Title: Island

Disclaimer: I do not own Peter Pan. I do not own Hook.

Summary: A story that bridges the gap of time between the events of Peter Pan and Hook. However, I have kept Wendy. Moira would not do.

'O, Peter, don't waste your fairy dust on me.'

Wendy's voice was different. There were weights on the edges of her words, a somber dust that clung to a once laughing tongue. A fire crackled merrily in the hearth, but the room was cold.

Peter could not see her face. Her back was to him, her seated form lit by a muted halo of firelight. The fickle glow softened her edges, but doubt had stolen Peter's heart the moment he heard her voice. He stood - frozen - time pressing her rigid fingers against his ribcage.

The scene had played in his head as he flew, and his heart had jigged in rehearsal. His smile was dauntless, and he could hear the chorus of 'It is time, Wendy!' in his own voice. The girl would rise, and he would take her hand and take her back where all was one great day and night.

But the room was quiet, and the beds were empty, and she was seated before the flame, with soft edges and a tired voice. Peter did not smile and did not speak, and Wendy did not rise. She turned to him now, her features hidden by the dark. Perhaps he squinted, in spite of himself, for her hand reached for the gaslight.

Peter went cold. Terror gripped him then, creeping through his limbs and onto his face. He did not know what was happening, why he could not move and could not breathe and could not feel anything but ice. For Peter Pan had never been afraid, and all at once he thought he might be dying. He cried out.

'Don't turn up the light!'

A Lost Boy sat up, blinking drowsily. His mouth opened to issue a tangled protest, but a hand pushed him back down into the blankets and into sleep. There was one pair of waking eyes, watching the source of the Lost Boy's disturbance.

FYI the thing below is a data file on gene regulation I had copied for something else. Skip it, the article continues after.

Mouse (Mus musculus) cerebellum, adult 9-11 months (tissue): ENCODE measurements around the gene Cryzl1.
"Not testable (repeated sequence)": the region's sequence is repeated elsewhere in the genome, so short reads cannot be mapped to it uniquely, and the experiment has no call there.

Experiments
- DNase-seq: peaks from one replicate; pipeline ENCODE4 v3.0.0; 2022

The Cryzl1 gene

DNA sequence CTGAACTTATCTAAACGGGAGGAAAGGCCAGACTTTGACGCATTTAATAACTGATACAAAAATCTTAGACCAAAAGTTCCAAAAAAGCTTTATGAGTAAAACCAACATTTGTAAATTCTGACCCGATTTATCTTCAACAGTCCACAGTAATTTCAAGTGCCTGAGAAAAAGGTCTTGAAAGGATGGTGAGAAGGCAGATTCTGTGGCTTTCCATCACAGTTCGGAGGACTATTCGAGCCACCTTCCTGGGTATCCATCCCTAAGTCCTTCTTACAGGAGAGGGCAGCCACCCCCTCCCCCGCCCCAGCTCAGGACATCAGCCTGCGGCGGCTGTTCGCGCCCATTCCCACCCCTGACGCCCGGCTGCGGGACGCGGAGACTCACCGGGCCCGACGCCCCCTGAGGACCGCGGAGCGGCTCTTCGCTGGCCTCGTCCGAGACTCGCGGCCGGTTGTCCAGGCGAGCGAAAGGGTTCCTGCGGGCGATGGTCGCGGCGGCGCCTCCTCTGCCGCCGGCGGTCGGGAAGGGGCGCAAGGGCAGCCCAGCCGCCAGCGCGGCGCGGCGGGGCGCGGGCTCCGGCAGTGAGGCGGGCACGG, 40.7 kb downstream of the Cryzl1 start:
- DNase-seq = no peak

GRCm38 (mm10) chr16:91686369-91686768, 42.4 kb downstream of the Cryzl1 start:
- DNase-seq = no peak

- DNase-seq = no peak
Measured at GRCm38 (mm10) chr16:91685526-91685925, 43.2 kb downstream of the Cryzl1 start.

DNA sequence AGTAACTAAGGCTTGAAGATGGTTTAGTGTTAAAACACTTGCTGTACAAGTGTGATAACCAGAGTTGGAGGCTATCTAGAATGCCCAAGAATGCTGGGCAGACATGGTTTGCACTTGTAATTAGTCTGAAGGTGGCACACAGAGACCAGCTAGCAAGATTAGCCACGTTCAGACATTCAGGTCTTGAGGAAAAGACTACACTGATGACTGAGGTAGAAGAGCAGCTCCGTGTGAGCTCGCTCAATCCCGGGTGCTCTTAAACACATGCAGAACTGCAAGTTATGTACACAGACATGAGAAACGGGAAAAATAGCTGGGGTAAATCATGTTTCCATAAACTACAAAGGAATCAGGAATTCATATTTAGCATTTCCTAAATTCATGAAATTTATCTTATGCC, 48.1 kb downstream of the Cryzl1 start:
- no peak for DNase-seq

Peter Pan was writhing in his kingly bed, his legs caught in a serpent's coil of furs and blankets. Drenched in a combination of sweat and tears, he yelled only once. It startled even his watcher, who had grown accustomed to incoherent mumbles. The boy pawed at his pillow, clutching it to his chest, murmuring what sounded like 'Wendy, Wendy,' into the soft fur.

Rufio turned from the sight and exited the tree. If a Lost Boy woke, he would not be there to prevent them from seeing. But Pan would not remember the dream tomorrow.

The air was still, and even the stars slept. In the distance music bled from the hull of the Jolly Roger, a one handed playing punctuated by metallic trills. Rufio was sitting on the beach when he heard the melancholy baritone that sang to its own accompaniment. Hook had taken back his ship some time ago, but nights that had been silent with plotting were now steeped in his mournful songs. Peter would dream again tomorrow, and Hook would play and Rufio would not sleep. A name would taint the wind of Neverland, and the cold would be loath to fade in a morning it used to run from.

They say that Neverland can be very frightening indeed. But as the contents of Peter's nightmares began to leak into his waking thought, the horror of the sprawling jungles crept past the bounds of a child's tolerance.

Neverland was teetering.

Worlds away, Wendy Darling's fingers curled around the acorn at her throat.